"Perhaps reflecting this sense of noblesse oblige, the film is based on an amazingly problematic premise: the camera crew follows Kristof as he travels to various countries in the Global South to examine issues of violence against women–from rape in Sierra Leone, to sex trafficking in Cambodia, from maternal mortality and female genital cutting in Somaliland, to intergenerational prostitution in India. Because, hey, all the histories and cultures and situations of these countries are alike, right? (Um, no.) Oh, and he doesn’t go alone! Kristof travels with famous American actresses like Eva Mendez, Meg Ryan, Diane Lane, Gabrielle Union, and America Ferrera on this bizarre whirlwind global tour of gender violence.
There are plenty of critiques I could make of Kristof’s reporting (in this film and beyond, see this great round-up of critiques for more). Critiques about voyeurism and exotification: the way that global gender violence gets made pornographic, akin to what has been in other contexts called “poverty porn.”
For example, would Kristof, a middle-aged male reporter, so blithely ask a 14-year-old U.S. rape survivor to describe her experiences in front of cameras, her family, and other onlookers? Would he sit smilingly in a European woman’s house asking her to describe the state of her genitals to him? Yet, somehow, the fact that the rape survivor is from Sierra Leone and that the woman being asked about her genital cutting is from Somaliland, seems to make this behavior acceptable in Kristof’s book. And more importantly, the goal of such exhibition is unclear. What is the viewer supposed to receive–other than titillation and a sense of “oh, we’re so lucky, those women’s lives are so bad”?
In her book Regarding the Pain of Others, Susan Sontag suggested that images of distant, suffering bodies in fact inure the watcher, limiting as opposed to inspiring action:
That was my bolding - this is is so essential! So many organizations share intense stories without clear action steps the readers can then take. This is one of the things I am going to be tracking in my postdoc, which focuses specifically on the stories that accompaniers share and what works well for building solidarity. How can accompaniers, and others doing human rights and humanitarian work in conflict zones, avoid falling in to traps like these?Compassion is an unstable emotion. It needs to be translated into action, or it withers. The question of what to do with the feelings that have been aroused, the knowledge that has been communicated. If one feels that there is nothing ‘we’ can do — but who is that ‘we’? — and nothing ‘they’ can do either — and who are ‘they’ — then one starts to get bored, cynical, apathetic."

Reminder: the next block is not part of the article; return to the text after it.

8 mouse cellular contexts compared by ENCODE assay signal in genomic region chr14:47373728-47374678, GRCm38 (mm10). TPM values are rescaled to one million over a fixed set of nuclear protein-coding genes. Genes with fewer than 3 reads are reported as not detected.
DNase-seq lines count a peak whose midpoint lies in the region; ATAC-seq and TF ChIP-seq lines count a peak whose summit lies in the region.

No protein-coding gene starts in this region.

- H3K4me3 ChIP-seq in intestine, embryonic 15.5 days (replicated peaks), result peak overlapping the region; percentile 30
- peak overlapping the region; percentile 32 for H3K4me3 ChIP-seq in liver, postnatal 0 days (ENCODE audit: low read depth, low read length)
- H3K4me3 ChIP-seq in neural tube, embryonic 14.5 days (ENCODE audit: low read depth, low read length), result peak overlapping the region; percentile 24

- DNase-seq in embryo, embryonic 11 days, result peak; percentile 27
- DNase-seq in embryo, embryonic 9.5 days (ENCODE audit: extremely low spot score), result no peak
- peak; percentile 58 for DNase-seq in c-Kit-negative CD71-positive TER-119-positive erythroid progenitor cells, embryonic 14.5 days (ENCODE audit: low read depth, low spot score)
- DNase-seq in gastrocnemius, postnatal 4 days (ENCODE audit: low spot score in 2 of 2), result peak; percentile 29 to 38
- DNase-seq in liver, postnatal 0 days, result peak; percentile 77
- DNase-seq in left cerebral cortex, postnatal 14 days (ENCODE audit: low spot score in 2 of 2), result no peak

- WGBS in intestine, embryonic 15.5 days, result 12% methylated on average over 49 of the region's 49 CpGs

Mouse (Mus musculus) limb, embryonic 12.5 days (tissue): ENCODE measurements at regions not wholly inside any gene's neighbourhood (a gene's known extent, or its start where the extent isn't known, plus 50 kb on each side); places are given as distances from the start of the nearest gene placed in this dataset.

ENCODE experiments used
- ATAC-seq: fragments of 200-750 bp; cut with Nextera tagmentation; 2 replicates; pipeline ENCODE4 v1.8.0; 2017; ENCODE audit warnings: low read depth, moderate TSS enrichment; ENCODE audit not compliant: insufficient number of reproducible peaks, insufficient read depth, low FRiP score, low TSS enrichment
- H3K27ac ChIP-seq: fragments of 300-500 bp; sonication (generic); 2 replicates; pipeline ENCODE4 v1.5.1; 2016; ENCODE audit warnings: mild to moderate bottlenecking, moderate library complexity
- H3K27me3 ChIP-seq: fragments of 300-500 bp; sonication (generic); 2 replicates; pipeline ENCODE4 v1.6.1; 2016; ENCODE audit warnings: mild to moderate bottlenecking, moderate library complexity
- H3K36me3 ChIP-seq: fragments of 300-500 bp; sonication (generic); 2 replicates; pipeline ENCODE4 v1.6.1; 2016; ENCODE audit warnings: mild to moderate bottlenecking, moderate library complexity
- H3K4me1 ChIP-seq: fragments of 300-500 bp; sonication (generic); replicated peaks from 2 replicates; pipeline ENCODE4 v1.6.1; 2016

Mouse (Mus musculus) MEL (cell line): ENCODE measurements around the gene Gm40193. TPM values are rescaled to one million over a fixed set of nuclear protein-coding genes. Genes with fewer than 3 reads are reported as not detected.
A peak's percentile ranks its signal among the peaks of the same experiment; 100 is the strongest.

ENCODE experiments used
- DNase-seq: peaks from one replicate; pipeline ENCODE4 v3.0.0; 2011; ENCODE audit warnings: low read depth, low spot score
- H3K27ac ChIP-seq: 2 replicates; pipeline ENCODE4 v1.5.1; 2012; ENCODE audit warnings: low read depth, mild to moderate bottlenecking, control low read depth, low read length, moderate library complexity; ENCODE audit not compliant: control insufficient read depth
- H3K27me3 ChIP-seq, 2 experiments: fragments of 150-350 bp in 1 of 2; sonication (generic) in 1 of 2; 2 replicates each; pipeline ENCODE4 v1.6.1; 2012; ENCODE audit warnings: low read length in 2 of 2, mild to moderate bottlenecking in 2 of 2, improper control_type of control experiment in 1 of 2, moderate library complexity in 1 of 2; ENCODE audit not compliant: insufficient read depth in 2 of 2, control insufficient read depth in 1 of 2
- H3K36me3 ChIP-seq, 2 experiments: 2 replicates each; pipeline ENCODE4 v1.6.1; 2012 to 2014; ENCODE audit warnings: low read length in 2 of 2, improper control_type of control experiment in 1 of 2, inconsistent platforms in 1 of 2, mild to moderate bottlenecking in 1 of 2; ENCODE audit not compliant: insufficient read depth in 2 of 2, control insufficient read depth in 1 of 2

The article goes on to raise another issue I'll be looking at in my postdoc:
"The issue of agency is also paramount. In the graduate seminar I teach on Narrative, Health, and Social Justice in the Master’s Program in Narrative Medicine at Columbia University, I often ask my students to evaluate a text’s ethical stance by asking themselves–“whose story is it?” For example, are people of color acting or being acted upon? Although the film does highlight fantastic on-the-ground activists such as maternal-health activist Edna Adan of Somaliland, the point of entry–the people with whom we, the (presumably) Western watchers, are supposed to identify–are Kristof and his actress sidekick-du-jour.
In fact, many have critiqued Kristof for his repeated focus on himself as “liberator” of oppressed women. As Laura Augustín points out in her essay “The Soft Side of Imperialism”:
Here he is beaming down at obedient-looking Cambodian girls, or smiling broadly beside a dour, unclothed black man with a spear, whilst there he is with Ashton and Demi, Brad and Angelina, George Clooney. He professes humility, but his approach to journalistic advocacy makes himself a celebrity. He is the news story: Kristof is visiting, Kristof is doing something.
Beyond his self-promotion, there remains the issue of whose story Kristof is telling. He has, in fact, answered critiques of his reporting style–which often focuses on white outsiders going to Asian or African countries–by saying that this choice is purposeful. When asked why he often portrays “black Africans as victims” and “white foreigners as their saviors,” he has answered, “One way to get people to read…is to have some sort of American they can identify with as a bridge character.” A presumption which assumes that all New York Times readers are white, of course, but I won’t get into that now."
One of the things I am curious to look at in the stories told by accompaniers is how accompaniers can function as an 'in', or as she puts it here a 'bridge' for the reader, in ways that are less oppressive and build respectful solidarity.
DasGupta goes on to make other important points, and ends by citing one of my favorite articles:
As feminist philosopher Linda Martín Alcoff argues in her essay “The Problem Of Speaking For Others,” that part of the problem of speaking for others is that none of us can transcend our social and cultural location: “The practice of privileged persons speaking for or on behalf of less privileged persons has actually resulted (in many cases) in increasing or reinforcing the oppression of the group spoken for."
I think there are actually careful ways of speaking with that can make our voices louder, but more on that later.